Another argument that I think is kind of fun is concerning worship of God through images. Now, many Protestants (esp. Calvinists) tell us that this is absolutely not permitted, and is idolatry, like worshiping the Golden Calf (remember that in the old Ten Commandments movie with Charlton Heston?). The problem is that this is not an absolute in Scripture. In the Old Testament, we see that God revealed Himself in a pillar of cloud and of fire, when the Hebrews were wandering through the wilderness. That is an image, and it is physical matter (water vapor and fire). We also have a passage in Exodus 33:9-11. Part of that reads: “when all the people saw the pillar of cloud standing at the door of the tent, all the people would rise up and worship.” Likewise, in 2 Chronicles 7:1-4, it talks about the “glory of the Lord” descending upon the temple. That was either fire or a cloud , so it says that when the children of Israel saw that, “they bowed down with their faces to the earth on the pavement, and worshiped.” Sounds sort of like eucharistic adoration, doesn’t it?
Another chapter was about biblical analogies for Marian apparitions. I gave several examples, like Samuel appearing to Saul, right before the latter was killed, the prophet Daniel’s extensive visions, Moses and Elijah appearing at the transfiguration (I got to visit that spot last October; it’s amazing), and Paul having a vision in Acts 16:9 where he saw a man saying, “Come over to Macedonia and help us.” I love finding stuff like that, where it’s a little out of the ordinary. So the argument is that there are instances of visions or appearances that are not unlike Marian apparitions.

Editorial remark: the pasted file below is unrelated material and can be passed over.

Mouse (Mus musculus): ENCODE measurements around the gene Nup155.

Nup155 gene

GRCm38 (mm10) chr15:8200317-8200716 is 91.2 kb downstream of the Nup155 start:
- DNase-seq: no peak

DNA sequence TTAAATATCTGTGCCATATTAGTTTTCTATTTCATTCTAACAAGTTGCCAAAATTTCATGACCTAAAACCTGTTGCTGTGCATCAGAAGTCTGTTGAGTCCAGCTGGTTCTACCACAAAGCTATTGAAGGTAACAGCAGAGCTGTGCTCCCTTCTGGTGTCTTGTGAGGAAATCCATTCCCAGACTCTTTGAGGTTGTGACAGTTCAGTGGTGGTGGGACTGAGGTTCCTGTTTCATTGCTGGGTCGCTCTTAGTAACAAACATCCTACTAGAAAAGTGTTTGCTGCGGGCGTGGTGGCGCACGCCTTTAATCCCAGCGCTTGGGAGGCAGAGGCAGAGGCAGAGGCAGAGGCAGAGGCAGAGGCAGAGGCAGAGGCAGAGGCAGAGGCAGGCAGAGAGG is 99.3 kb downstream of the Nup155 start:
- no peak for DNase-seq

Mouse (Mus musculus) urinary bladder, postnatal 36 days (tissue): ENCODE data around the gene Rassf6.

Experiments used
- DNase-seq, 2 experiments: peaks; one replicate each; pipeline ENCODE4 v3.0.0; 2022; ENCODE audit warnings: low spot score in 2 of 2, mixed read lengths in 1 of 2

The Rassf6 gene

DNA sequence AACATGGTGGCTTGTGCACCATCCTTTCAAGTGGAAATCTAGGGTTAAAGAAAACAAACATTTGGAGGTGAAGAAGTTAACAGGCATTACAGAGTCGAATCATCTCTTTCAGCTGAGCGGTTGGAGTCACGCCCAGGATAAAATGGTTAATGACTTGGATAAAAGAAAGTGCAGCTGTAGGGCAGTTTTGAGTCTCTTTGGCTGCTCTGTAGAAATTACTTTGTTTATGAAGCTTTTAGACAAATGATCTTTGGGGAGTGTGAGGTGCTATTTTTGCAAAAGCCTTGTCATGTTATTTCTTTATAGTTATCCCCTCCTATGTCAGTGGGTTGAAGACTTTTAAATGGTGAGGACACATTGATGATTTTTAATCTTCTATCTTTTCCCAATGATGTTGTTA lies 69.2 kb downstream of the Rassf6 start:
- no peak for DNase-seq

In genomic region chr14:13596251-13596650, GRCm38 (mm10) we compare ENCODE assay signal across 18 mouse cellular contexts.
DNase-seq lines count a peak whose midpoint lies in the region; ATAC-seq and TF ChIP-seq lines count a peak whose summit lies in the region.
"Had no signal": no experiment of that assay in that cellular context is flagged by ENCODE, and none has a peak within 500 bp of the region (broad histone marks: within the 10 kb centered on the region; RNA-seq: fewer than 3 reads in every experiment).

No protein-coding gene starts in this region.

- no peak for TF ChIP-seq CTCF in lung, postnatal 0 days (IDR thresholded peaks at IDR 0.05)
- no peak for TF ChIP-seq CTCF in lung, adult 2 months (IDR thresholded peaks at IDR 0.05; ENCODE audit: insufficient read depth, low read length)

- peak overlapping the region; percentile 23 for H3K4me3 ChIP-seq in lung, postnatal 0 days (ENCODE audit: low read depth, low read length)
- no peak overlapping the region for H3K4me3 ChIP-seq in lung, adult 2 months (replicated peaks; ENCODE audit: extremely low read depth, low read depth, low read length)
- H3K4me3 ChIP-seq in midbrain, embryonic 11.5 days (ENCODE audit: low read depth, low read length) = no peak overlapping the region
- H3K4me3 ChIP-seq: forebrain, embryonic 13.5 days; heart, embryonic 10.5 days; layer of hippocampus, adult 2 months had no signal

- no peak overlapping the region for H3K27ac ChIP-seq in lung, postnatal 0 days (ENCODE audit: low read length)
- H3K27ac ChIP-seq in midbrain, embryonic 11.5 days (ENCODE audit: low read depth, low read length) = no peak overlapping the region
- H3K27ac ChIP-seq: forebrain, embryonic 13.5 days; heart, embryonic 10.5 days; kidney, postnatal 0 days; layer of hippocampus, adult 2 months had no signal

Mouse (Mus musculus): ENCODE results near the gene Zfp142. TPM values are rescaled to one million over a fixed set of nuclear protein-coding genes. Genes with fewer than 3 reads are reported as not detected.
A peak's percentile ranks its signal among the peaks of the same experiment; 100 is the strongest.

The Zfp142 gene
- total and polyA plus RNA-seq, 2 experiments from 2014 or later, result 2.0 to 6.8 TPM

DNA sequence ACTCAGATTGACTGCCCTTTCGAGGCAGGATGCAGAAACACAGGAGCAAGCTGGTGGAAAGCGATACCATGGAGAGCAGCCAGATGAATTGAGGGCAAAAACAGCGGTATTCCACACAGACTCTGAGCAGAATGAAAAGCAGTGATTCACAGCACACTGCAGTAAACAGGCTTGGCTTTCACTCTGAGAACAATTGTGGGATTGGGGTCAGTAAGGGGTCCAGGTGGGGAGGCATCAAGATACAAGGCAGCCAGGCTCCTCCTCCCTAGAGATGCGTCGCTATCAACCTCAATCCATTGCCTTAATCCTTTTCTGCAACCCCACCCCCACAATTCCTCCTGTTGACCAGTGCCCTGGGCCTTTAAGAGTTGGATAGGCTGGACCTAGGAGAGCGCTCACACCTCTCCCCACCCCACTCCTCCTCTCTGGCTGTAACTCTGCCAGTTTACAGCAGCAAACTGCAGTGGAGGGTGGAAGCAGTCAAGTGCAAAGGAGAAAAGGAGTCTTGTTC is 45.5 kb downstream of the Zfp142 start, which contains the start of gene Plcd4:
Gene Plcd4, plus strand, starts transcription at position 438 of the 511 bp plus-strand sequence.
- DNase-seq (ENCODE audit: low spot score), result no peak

7.  One of my favorite subjects is the arguments for the Authority of the Church.  What I find interesting, is that many Protestants come into the Church because of the authority.  In other words, they see the fracturing of Christianity because of the last of authority.  So perhaps this topic is as much for Catholics who reject Church authority, but explain the Biblical basis for Church authority.
That’s one of my own favorite chapters (chapter 8), called, “Three Biblical Arguments for the Authority of the Church.” Briefly, they are Matthew 16:18-19, where Jesus gives St. Peter the keys of the Church, which he calls “My Church”, says that the devil won’t prevail against it (what we call indefectibility of the Church), and gives priests the power to bind and loose, which means imposing penance and granting absolution. 

The second is one I love to bring up in debates. In Acts 16:4 it says that St. Paul in his missionary preaching, went around and “delivered to them for observance the decisions which had been reached by the apostles and elders who were at Jerusalem.” That is the Jerusalem Council, which is described in Acts 15. That is sublime Church authority. Everyone was bound to these decisions. It’s as far from Scripture alone as can be imagined.